Cascade and Porter

Cascade (in red) and Porter (in blue) as seen from Colden.

Cascade (in red) and Porter (in blue) as seen from Colden.

Cascade: #36  4,098′
Porter: #38 4,059′
Total Mileage: 5.7 miles

Cascade and Porter are a great introduction to the ADK 46 High Peaks. This is strenuous but very doable half day hike and is great for beginners. Cascade is considered to be the easiest of the high peaks to hike, and even has Porter as a close neighbor to make an easy two summit hike.

Although it is considered an easy High Peak, it is not an easy mountain. As far as hikes go in New York, High Peaks are by their nature more difficult than a typical day hike. Be sure that you are properly equipped with ample food and water, as well as dressed properly with well-worn in boots. Be sure to bring rain gear and a warm layer for the windy summit! Remember that weather is often unpredictable in the High Peaks area and the trails are often wet and muddy. If this is your first High Peak hike it will likely take about 4-6 hours depending on your ability and the length of your brakes on the summits.

There are several places to park near the Cascade Lakes and a path along the side of the road between the lots for safe access to the trail head. You can actually see the mountain from the road! Look for the Cascade/Pitchoff sign, from that parking lot the trail will descend into the woods to a sign in box. There the trail begins.

Look for this sign for parking... or to get in some pull-ups.

Look for this sign for parking… or to get in some pull-ups.

Cascade's bald rocky summit as seen from Rt. 73.

Elizabeth pointing out Cascade’s bald rocky summit as seen from Rt. 73.

Josh signing us in!

Josh signing us in!

Starting at the trail head on Rt. 73 next to the Cascade Lakes, trail 90 meanders 2.1 miles up the side of Cascade to a junction. The first section of the hike is very moderate, but things get slightly more steep as you get close to a mile in. The trail continues alternating steeper grades and level sections until 1.8 miles in, where there is a nice view!

View on the way up Cascade in late May.

View on the way up Cascade in late May, with snow still on many mountains.

A bit down the trail from the view-point you will reach a junction. Continuing forward will bring you the final 0.3 miles to the summit of Cascade. The trail to the right leads down to a small col (low point between two mountains), and then at a gradual grade up to the summit of Porter (marked only by trail signs to other locations).

Adjusting our Microspikes at the trail junction. Yes that is ice, yes it is late May.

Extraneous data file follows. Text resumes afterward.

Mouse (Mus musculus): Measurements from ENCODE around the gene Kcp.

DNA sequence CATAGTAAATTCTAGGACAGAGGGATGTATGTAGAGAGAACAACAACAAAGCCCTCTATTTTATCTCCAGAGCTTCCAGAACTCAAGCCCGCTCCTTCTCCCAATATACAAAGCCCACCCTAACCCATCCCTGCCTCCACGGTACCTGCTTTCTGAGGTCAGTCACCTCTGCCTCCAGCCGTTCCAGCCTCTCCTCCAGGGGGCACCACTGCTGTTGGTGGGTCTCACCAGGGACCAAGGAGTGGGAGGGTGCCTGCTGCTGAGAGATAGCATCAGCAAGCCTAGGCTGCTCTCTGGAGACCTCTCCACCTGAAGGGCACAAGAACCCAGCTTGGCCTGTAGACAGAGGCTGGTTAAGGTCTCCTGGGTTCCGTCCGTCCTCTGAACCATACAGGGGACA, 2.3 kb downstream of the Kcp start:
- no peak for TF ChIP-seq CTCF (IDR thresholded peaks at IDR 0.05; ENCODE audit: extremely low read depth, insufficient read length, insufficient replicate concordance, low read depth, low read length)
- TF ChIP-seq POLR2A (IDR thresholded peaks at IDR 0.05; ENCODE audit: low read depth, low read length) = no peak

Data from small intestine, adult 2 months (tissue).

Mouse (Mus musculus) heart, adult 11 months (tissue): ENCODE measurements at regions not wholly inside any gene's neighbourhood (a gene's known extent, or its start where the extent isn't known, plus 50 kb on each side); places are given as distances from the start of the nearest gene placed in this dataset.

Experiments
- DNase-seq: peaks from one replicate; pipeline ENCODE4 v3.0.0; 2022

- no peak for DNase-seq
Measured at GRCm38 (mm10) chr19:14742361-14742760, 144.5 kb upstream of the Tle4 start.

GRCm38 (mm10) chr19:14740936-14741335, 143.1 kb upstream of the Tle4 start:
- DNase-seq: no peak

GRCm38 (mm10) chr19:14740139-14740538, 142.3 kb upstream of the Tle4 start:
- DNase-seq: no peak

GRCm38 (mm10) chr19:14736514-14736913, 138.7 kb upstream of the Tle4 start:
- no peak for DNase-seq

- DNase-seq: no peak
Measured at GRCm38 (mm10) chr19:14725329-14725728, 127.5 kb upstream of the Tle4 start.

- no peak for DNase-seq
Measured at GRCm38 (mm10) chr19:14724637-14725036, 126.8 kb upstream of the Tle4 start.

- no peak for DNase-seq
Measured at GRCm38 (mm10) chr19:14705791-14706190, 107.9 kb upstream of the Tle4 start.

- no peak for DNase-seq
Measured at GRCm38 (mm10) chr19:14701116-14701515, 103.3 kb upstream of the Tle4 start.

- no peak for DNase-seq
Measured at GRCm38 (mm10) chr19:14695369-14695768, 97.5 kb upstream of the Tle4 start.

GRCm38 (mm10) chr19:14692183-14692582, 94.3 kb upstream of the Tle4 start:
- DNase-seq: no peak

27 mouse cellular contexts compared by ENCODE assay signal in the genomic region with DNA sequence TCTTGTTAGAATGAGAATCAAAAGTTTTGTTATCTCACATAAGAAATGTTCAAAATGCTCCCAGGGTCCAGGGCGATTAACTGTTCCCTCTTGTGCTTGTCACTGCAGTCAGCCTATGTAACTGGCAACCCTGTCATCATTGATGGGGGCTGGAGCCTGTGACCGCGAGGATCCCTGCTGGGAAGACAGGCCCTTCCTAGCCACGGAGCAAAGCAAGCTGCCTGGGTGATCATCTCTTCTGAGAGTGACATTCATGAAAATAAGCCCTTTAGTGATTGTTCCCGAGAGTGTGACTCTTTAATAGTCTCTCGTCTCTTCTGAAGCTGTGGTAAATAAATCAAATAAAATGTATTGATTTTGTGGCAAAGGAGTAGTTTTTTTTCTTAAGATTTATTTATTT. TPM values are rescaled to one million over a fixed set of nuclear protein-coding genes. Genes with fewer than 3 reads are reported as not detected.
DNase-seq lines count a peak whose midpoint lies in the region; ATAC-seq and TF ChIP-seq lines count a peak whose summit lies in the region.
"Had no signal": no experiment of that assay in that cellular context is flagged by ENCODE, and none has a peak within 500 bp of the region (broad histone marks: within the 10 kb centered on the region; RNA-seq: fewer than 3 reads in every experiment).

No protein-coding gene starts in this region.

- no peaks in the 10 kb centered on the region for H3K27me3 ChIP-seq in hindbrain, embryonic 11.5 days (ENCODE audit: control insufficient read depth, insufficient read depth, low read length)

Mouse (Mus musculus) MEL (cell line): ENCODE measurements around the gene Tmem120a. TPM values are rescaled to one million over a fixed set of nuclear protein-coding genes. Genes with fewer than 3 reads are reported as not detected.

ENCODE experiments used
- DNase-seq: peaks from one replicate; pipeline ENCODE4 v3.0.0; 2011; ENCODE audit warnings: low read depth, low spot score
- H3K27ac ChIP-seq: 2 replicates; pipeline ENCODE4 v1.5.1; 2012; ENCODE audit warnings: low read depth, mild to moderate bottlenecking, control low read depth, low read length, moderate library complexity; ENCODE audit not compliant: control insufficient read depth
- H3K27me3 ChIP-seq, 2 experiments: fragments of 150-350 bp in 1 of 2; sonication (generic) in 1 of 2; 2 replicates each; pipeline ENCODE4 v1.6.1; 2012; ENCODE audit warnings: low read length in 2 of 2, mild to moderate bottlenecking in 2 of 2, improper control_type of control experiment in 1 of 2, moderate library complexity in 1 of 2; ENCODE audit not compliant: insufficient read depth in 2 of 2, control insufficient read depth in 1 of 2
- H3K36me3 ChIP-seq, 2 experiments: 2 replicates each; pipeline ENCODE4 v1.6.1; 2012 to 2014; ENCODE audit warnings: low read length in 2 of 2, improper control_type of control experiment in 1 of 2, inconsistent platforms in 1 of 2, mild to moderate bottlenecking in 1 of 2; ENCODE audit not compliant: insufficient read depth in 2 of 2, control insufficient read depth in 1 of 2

Adjusting our Microspikes at the trail junction. Yes that is ice on the trail, yes it is late May.

The walk over to the summit of Cascade from the junction is brief but wet, then steeply climbs up the open rock of the summit.

A very wet trail, with the summit just ahead!

A very wet trail, with the summit just ahead!

The final summit push on open rock is very clearly marked with yellow paint flares.

The final summit push on open rock is very clearly marked with yellow paint flares.

The climb is pretty steep at points, take care to follow the paint flares.

The climb is pretty steep at points, take care to follow the paint flares.

On the summit with Josh and Elizabeth!

On the summit with Josh and Elizabeth!

Enjoying the amazing views! You can see Marcy just to the right of me, and Colden to the left behind me, and further to the left, a snowy Algonquin.

Enjoying the amazing views! You can see Marcy just to the right of me, and Colden to the left behind me, and further to the left, a snowy Algonquin.

Having fully enjoyed the summit of Cascade we headed back down to the junction and quickly covered the 0.7 miles down, up and across to Porter. The trail there was very snowy and icy, even in late May! Our microspikes really were the perfect footwear. The trail is a moderate climb across to Porter, but levels out when you reach a giant boulder. The summit itself is a small open area with a view of Cascade to the Northwest, and a similar view of the Great Range as seen from Cascade.

The icy trail to Porter

The icy trail to Porter

On top of the giant boulder that's on the side of the trail.

On top of the giant boulder that’s on the side of the trail.

The summit of Porter, not nearly as exciting as Cascade, but still good!

The summit of Porter, not nearly as exciting as Cascade, but still good!

Cascade, as seen from Porter.

Cascade, as seen from Porter.

Once on top of Porter we enjoyed the view for a bit then began the return trip. As we were hiking in the “off-season” there were only a few other hikers we encountered during our trip. We had the rare privileged of having some time on both summits completely to ourselves. On our way down we started to discuss what type of pie we would get at the Noon Mark Diner!

Remember, on weekends in the summer Cascade is usually extremely crowded. Not only does that impact parking availability, but also the quality of your experience. If you can, avoid weekends when planning your Cascade hike.

Happy hiking!

Map of Cascade and Porter trail

Map of Cascade and Porter trail

Advertisements

Leave a Reply

Fill in your details below or click an icon to log in:

WordPress.com Logo

You are commenting using your WordPress.com account. Log Out / Change )

Twitter picture

You are commenting using your Twitter account. Log Out / Change )

Facebook photo

You are commenting using your Facebook account. Log Out / Change )

Google+ photo

You are commenting using your Google+ account. Log Out / Change )

Connecting to %s